Unfortunately, many of the people who moved west found that it was not the promised land that they had sought. The mid-1870s were a time of unusually high rains for the typically dry western states. This gave new residents a false confidence that quickly faded after 1887, when the land returned to its normal semi-desert state. Many farmers had bought their new land and other supplies on credit and relied on purchased items for their own food and household goods. This commercial farming put farmers at the mercy of the market as they had never been before. When the world experienced massive overproduction of agricultural goods in the late 1800s, many farmers were forced to seek mortgages and, again, many lost their land. These difficulties in farming and the rising industrial revolution led to a shift from a previously agricultural society to an industrial one. As the economy shifted, so did the people. Many returned to the east and very many left their rural communities for the growing cities.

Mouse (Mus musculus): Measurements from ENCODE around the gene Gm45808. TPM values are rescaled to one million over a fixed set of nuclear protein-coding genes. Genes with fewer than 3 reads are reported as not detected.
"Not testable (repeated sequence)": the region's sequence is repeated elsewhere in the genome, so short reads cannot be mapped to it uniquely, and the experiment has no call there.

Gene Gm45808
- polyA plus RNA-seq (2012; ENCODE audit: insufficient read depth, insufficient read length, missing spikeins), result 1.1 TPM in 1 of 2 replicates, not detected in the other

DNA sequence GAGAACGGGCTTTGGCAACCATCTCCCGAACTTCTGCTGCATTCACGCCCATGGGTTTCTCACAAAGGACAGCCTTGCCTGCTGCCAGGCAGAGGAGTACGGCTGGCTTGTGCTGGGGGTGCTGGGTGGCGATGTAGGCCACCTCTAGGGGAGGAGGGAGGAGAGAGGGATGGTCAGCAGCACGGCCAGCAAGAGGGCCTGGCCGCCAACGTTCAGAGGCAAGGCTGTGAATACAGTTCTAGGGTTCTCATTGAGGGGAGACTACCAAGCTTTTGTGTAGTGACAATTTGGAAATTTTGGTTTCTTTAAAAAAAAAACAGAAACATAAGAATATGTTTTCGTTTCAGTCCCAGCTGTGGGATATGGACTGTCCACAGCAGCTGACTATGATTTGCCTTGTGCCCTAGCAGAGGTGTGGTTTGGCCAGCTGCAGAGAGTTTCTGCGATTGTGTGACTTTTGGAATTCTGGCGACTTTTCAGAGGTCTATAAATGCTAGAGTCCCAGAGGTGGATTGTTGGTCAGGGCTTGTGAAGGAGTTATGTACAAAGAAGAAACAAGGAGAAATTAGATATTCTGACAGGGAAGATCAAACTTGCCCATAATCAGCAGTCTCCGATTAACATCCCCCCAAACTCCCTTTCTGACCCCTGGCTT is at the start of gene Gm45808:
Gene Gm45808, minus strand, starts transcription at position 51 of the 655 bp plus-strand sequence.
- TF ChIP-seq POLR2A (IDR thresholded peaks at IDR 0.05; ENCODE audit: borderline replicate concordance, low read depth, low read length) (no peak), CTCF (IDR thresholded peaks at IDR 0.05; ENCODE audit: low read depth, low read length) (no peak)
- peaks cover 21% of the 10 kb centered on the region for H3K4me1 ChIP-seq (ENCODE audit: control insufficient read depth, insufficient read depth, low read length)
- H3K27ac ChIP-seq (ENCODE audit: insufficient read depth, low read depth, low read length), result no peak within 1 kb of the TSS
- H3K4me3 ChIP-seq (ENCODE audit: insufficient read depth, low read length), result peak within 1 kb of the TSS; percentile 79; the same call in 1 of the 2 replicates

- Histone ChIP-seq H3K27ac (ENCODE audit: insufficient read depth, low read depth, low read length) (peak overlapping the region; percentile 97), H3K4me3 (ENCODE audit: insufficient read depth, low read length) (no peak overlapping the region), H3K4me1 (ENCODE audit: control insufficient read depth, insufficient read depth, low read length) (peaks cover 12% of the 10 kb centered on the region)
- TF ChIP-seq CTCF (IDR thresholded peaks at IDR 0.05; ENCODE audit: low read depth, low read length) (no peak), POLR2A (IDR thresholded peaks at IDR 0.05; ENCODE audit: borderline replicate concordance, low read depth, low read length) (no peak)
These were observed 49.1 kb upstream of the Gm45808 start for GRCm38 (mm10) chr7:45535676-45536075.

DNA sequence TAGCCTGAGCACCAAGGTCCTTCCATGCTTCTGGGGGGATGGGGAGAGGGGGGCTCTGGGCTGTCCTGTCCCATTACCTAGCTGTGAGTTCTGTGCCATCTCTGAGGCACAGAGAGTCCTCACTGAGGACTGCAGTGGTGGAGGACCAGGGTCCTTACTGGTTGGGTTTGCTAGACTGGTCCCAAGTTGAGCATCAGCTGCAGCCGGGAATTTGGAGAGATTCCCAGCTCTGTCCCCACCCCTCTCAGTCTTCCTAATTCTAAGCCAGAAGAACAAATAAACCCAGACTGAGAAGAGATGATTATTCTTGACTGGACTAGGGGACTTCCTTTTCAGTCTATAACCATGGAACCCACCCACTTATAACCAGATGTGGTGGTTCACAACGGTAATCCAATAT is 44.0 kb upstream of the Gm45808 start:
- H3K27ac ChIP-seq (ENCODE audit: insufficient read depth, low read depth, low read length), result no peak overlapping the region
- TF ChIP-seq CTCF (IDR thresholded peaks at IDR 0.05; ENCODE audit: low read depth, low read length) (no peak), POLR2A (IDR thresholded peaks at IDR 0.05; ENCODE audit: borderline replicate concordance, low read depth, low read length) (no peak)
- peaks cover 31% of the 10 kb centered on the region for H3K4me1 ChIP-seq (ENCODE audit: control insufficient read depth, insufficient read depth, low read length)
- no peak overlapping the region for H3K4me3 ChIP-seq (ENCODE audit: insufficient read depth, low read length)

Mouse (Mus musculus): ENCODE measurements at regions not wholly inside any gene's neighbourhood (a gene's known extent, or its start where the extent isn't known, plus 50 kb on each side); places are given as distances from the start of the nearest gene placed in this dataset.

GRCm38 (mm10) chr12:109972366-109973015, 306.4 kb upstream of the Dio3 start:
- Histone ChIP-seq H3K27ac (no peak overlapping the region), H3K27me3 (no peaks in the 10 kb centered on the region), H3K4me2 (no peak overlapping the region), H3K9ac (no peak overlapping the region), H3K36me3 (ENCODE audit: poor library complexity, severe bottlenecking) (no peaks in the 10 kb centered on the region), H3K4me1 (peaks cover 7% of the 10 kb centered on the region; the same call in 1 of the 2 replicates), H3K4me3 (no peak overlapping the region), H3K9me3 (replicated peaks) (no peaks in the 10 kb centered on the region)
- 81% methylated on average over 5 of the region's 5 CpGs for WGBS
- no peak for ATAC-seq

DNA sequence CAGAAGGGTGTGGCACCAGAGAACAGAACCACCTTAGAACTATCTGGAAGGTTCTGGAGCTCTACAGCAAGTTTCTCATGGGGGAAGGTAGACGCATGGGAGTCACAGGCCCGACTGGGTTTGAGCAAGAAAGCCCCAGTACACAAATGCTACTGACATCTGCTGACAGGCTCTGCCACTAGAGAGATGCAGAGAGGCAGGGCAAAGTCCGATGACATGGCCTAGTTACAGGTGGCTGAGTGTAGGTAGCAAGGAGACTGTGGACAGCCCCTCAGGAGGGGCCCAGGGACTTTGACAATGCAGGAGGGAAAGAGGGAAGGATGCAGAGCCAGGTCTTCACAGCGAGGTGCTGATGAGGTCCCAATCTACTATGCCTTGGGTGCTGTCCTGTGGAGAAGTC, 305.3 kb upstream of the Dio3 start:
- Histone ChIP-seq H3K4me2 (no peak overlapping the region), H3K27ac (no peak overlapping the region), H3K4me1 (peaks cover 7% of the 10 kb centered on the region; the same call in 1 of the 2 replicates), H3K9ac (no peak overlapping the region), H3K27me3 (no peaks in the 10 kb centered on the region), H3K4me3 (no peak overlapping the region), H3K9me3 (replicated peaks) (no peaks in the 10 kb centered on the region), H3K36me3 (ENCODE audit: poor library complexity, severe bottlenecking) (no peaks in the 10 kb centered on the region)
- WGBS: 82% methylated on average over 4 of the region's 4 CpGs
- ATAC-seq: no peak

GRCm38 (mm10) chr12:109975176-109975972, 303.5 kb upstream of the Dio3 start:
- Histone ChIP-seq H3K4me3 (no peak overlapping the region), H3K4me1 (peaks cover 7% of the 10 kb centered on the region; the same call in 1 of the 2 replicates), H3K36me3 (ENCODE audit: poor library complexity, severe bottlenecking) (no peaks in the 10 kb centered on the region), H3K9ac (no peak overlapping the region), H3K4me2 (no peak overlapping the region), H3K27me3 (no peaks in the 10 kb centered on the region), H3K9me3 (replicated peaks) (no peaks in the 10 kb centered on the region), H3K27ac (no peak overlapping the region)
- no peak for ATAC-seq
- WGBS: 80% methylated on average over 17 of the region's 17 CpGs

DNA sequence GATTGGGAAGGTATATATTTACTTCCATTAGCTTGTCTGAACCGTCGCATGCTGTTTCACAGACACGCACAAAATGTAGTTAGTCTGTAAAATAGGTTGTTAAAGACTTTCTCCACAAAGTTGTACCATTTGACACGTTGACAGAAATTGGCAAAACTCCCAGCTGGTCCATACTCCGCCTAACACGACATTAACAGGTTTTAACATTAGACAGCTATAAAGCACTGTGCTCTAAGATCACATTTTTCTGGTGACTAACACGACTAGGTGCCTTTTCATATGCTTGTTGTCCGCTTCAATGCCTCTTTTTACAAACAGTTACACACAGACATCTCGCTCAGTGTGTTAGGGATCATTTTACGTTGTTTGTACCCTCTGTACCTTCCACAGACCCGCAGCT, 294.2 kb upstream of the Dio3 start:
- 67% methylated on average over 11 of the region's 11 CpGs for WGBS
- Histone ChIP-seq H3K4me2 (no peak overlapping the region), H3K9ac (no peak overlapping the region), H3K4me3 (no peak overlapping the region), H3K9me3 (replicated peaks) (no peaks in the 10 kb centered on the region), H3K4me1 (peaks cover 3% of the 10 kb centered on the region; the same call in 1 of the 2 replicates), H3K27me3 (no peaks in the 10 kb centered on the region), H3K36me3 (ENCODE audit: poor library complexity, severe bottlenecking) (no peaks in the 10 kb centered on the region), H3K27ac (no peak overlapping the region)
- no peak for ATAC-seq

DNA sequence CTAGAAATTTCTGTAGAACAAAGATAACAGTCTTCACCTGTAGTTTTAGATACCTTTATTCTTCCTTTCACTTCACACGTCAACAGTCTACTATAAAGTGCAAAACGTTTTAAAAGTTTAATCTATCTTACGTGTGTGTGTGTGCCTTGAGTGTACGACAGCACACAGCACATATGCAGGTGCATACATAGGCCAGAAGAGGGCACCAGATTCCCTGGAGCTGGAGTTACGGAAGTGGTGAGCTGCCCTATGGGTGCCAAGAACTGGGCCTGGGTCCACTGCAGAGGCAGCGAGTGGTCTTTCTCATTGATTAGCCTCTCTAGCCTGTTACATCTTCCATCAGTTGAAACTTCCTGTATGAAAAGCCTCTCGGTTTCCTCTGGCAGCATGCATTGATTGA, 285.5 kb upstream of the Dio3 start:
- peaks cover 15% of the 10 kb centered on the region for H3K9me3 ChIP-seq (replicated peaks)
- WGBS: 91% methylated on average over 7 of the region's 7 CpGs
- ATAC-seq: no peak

Amazing Technological Advances
The second half of the 19th century saw an unprecedented technological boom. From America's creation to 1860, the United States government issued approximately 36,000 patents, but from 1860-1890, it issued 440,000 patents. These new products and procedures revolutionized industry.
Although scientific research on electricity had evolved for decades, it was not until the 1870s that Edison developed its use. During this decade, he invented the light bulb, created a generator, and established the first central power plant in New York City. The introduction of electricity allowed for significant advances in home and business power and in manufacturing.
Advances in the steel industry also fostered many changes in this time period. The process of making steel from iron was discovered in the 1850s, but it was the open- hearth process introduced in the United States in 1868 by Abram C. Hewitt that allowed steel makers to produce greater quantities, larger dimensions, and more versatile steel. This new steel was used in the production of locomotives, railroad tracks, skyscrapers, and bridges.
The Eads Bridge, which was dedicated in 1874, employed this new process and became significant to the St. Louis community as a symbol of its technical knowledge and business significance. It also connected East St. Louis to downtown and introduced many new techniques for bridge building that was incorporated in bridges across the country. Other significant inventions for business included the typewriter, cash register, and adding machine or calculator.